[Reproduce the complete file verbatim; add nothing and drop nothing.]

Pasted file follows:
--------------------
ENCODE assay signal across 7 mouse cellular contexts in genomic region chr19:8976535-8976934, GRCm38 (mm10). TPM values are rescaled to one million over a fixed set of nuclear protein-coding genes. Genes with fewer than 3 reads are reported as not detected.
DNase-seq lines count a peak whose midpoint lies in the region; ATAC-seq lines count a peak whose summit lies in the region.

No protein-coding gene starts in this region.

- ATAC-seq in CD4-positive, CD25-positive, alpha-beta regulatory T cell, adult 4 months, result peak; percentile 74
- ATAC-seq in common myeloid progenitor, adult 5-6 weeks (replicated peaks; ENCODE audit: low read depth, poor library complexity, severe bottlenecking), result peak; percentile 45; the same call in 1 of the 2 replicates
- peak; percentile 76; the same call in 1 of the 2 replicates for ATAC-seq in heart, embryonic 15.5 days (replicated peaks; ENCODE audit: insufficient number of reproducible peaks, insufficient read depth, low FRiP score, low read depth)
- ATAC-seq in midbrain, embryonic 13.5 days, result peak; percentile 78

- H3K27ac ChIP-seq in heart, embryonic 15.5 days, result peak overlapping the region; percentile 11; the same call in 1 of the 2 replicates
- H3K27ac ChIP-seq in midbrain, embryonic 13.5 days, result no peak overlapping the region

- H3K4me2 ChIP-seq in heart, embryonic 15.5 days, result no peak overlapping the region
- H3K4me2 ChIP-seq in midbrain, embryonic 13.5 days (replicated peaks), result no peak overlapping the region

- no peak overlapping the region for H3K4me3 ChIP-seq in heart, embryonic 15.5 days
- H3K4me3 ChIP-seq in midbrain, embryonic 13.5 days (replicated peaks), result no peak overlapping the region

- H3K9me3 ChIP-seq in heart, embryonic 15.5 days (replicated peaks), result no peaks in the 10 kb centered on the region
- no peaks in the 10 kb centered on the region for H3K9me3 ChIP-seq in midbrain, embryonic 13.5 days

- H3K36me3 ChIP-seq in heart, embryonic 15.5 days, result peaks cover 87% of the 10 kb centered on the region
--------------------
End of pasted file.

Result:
ENCODE assay signal across 7 mouse cellular contexts in genomic region chr19:8976535-8976934, GRCm38 (mm10). TPM values are rescaled to one million over a fixed set of nuclear protein-coding genes. Genes with fewer than 3 reads are reported as not detected.
DNase-seq lines count a peak whose midpoint lies in the region; ATAC-seq lines count a peak whose summit lies in the region.

No protein-coding gene starts in this region.

- ATAC-seq in CD4-positive, CD25-positive, alpha-beta regulatory T cell, adult 4 months, result peak; percentile 74
- ATAC-seq in common myeloid progenitor, adult 5-6 weeks (replicated peaks; ENCODE audit: low read depth, poor library complexity, severe bottlenecking), result peak; percentile 45; the same call in 1 of the 2 replicates
- peak; percentile 76; the same call in 1 of the 2 replicates for ATAC-seq in heart, embryonic 15.5 days (replicated peaks; ENCODE audit: insufficient number of reproducible peaks, insufficient read depth, low FRiP score, low read depth)
- ATAC-seq in midbrain, embryonic 13.5 days, result peak; percentile 78

- H3K27ac ChIP-seq in heart, embryonic 15.5 days, result peak overlapping the region; percentile 11; the same call in 1 of the 2 replicates
- H3K27ac ChIP-seq in midbrain, embryonic 13.5 days, result no peak overlapping the region

- H3K4me2 ChIP-seq in heart, embryonic 15.5 days, result no peak overlapping the region
- H3K4me2 ChIP-seq in midbrain, embryonic 13.5 days (replicated peaks), result no peak overlapping the region

- no peak overlapping the region for H3K4me3 ChIP-seq in heart, embryonic 15.5 days
- H3K4me3 ChIP-seq in midbrain, embryonic 13.5 days (replicated peaks), result no peak overlapping the region

- H3K9me3 ChIP-seq in heart, embryonic 15.5 days (replicated peaks), result no peaks in the 10 kb centered on the region
- no peaks in the 10 kb centered on the region for H3K9me3 ChIP-seq in midbrain, embryonic 13.5 days

- H3K36me3 ChIP-seq in heart, embryonic 15.5 days, result peaks cover 87% of the 10 kb centered on the region